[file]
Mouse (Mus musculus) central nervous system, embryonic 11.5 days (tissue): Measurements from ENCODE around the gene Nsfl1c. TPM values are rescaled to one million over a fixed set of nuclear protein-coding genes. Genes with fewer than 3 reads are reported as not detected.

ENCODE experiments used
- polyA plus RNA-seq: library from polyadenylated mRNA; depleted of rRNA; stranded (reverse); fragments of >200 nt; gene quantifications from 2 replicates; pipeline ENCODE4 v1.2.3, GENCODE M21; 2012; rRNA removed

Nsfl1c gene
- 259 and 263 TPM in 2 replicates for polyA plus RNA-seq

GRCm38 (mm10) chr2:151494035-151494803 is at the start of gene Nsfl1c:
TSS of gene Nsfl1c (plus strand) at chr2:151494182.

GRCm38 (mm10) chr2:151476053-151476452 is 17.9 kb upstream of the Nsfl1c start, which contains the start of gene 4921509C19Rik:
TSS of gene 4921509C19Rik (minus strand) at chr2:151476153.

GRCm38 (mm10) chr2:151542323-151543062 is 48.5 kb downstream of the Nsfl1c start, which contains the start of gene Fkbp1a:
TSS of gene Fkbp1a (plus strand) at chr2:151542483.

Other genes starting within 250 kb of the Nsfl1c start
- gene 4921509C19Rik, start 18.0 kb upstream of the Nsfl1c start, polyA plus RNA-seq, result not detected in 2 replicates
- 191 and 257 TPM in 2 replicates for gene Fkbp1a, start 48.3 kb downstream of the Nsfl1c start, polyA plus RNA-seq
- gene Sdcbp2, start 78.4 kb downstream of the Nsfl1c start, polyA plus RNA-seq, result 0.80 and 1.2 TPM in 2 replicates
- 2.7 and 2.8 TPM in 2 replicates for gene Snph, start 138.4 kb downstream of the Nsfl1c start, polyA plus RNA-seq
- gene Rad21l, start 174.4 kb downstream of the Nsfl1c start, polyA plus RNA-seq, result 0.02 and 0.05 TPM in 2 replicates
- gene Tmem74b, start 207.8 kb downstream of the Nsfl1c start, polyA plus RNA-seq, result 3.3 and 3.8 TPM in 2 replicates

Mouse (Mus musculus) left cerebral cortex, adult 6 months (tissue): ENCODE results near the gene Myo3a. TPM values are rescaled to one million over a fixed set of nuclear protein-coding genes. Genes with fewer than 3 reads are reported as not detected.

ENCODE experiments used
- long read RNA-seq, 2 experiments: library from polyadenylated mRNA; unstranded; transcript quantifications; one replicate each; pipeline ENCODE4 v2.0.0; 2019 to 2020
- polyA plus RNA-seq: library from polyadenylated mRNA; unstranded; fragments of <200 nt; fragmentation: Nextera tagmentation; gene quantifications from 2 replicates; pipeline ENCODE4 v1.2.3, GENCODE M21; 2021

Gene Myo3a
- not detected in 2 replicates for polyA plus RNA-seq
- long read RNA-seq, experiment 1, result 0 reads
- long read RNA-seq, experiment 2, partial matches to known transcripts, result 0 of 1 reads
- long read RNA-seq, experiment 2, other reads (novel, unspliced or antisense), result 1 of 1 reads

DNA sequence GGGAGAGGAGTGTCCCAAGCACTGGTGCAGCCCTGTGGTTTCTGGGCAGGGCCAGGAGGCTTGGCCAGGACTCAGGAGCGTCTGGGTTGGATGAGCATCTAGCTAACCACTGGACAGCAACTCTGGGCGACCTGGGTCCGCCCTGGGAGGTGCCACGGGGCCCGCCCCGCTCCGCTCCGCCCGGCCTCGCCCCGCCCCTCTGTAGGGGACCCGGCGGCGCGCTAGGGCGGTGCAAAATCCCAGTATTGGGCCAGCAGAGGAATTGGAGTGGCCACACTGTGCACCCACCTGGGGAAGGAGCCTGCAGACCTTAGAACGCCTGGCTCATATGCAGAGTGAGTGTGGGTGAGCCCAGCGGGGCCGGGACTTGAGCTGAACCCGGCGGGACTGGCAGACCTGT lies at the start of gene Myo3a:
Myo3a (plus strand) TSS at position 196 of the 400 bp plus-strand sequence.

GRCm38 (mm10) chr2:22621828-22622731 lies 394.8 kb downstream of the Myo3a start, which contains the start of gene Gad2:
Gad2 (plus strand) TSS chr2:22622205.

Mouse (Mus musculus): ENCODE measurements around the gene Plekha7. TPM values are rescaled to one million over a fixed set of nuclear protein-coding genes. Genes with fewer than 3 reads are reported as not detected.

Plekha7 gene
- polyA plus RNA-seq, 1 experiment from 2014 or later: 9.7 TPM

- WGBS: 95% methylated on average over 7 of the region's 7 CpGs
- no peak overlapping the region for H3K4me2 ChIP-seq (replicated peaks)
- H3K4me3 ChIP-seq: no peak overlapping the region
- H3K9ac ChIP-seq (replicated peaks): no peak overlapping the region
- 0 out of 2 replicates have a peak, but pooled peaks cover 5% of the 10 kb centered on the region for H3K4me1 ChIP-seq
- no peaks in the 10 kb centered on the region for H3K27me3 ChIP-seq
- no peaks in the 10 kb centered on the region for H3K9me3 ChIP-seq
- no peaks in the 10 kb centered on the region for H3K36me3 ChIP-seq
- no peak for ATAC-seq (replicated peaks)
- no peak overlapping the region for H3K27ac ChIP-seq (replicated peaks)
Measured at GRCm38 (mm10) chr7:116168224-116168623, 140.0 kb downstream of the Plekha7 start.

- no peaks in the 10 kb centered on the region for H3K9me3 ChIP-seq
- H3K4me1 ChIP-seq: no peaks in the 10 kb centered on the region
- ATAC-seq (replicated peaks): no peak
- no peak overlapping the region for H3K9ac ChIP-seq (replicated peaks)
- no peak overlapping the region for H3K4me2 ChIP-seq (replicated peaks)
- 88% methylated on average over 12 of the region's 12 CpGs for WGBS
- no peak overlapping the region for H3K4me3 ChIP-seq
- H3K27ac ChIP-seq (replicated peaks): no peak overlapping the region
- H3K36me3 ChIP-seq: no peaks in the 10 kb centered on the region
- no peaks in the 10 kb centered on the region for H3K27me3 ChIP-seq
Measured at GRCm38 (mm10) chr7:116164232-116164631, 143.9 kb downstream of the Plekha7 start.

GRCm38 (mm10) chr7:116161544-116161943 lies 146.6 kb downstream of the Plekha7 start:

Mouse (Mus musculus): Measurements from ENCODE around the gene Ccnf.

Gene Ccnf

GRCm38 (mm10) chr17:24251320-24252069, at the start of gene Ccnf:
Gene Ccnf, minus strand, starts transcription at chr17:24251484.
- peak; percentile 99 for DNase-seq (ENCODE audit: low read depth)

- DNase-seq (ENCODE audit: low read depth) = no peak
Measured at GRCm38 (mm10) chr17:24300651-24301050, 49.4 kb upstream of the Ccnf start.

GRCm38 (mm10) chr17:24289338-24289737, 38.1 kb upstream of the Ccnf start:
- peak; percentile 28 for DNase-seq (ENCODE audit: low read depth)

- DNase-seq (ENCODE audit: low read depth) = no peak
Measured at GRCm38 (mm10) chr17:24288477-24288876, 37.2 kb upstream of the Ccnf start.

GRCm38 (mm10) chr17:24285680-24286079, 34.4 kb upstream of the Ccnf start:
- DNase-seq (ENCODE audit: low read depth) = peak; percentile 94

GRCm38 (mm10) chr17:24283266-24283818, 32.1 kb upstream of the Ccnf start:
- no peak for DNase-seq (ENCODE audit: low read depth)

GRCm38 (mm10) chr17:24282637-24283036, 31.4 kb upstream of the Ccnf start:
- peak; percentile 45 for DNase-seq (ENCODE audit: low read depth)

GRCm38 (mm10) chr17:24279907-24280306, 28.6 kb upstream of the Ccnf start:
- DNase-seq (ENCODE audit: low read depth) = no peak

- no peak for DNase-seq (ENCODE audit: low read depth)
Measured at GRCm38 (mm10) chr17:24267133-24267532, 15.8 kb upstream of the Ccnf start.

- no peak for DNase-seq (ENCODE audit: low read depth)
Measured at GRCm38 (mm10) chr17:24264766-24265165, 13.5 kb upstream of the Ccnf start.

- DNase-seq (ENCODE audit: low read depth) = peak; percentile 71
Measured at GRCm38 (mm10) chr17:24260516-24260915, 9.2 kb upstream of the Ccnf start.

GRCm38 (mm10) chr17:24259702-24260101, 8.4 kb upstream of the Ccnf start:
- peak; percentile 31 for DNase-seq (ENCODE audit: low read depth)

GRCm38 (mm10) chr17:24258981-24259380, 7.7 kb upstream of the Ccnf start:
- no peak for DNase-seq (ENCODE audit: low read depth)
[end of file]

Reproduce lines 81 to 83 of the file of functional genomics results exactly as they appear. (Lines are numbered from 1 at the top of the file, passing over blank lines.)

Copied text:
- DNase-seq (ENCODE audit: low read depth) = peak; percentile 71
Measured at GRCm38 (mm10) chr17:24260516-24260915, 9.2 kb upstream of the Ccnf start.

GRCm38 (mm10) chr17:24259702-24260101, 8.4 kb upstream of the Ccnf start: